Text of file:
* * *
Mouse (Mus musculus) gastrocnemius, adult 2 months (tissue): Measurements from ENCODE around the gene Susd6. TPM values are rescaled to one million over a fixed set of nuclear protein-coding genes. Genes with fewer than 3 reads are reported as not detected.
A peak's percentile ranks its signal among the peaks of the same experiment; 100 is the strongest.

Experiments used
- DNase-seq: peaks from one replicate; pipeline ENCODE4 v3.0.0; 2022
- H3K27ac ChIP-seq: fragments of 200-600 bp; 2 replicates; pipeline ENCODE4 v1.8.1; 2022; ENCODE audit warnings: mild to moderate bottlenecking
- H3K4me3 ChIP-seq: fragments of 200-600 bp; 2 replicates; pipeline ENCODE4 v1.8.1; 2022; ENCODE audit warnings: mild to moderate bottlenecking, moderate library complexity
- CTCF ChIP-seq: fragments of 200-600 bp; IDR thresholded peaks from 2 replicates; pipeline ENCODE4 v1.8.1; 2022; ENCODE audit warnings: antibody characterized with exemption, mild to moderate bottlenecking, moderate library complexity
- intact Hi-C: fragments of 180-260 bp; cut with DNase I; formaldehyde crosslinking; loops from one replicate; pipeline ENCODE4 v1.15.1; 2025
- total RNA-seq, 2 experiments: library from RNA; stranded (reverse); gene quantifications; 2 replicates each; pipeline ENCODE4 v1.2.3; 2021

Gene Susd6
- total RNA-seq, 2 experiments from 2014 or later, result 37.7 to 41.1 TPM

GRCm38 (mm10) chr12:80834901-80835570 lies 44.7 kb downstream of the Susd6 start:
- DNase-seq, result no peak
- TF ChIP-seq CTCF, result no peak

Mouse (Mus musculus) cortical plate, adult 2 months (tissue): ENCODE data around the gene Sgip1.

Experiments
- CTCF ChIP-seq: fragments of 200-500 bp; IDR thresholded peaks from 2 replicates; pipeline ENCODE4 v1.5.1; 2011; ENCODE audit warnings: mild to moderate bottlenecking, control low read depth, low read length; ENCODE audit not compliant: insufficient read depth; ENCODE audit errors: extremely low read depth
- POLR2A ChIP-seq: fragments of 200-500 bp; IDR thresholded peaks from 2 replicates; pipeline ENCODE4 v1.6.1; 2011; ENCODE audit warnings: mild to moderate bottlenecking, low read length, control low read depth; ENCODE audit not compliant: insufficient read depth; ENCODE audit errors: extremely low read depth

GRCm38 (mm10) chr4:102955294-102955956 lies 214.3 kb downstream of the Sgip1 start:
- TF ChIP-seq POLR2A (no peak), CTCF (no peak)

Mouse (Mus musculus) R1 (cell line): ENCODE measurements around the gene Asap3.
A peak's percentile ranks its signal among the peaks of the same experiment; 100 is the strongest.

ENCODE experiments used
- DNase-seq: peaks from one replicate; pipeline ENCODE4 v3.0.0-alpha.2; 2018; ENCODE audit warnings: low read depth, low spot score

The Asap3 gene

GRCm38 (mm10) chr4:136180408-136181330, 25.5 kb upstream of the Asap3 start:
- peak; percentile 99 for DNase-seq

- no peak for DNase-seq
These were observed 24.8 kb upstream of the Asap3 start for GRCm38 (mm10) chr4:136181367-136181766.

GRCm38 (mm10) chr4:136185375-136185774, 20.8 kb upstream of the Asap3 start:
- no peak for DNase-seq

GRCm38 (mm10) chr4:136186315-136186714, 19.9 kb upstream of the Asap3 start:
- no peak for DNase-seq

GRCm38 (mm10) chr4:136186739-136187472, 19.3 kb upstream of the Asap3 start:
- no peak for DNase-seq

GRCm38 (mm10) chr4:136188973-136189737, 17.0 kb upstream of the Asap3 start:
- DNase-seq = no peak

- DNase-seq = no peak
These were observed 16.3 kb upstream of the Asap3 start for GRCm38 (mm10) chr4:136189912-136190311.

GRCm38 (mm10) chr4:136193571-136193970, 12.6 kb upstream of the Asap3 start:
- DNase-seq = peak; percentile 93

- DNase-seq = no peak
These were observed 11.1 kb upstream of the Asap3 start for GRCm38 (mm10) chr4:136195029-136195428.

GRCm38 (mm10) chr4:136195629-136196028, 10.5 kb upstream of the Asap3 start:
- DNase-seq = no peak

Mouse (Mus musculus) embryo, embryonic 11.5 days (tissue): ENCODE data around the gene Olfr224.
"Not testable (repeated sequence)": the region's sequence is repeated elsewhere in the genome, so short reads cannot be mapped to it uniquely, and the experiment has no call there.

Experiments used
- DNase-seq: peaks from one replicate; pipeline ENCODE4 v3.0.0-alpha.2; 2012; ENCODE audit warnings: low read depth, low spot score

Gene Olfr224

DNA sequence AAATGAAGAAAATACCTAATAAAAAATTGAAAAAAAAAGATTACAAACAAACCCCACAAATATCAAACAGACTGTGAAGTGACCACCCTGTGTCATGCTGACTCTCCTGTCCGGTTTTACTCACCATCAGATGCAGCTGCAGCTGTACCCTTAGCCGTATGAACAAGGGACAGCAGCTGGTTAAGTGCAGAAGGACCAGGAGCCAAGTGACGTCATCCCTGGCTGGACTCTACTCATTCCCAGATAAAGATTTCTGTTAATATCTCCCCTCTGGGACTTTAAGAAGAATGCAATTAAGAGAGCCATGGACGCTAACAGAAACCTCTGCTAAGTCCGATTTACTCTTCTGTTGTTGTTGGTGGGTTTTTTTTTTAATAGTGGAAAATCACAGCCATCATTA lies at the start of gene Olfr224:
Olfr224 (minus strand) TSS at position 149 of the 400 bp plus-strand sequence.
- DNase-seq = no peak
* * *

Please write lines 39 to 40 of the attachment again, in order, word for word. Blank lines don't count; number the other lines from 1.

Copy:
These were observed 16.3 kb upstream of the Asap3 start for GRCm38 (mm10) chr4:136189912-136190311.

GRCm38 (mm10) chr4:136193571-136193970, 12.6 kb upstream of the Asap3 start: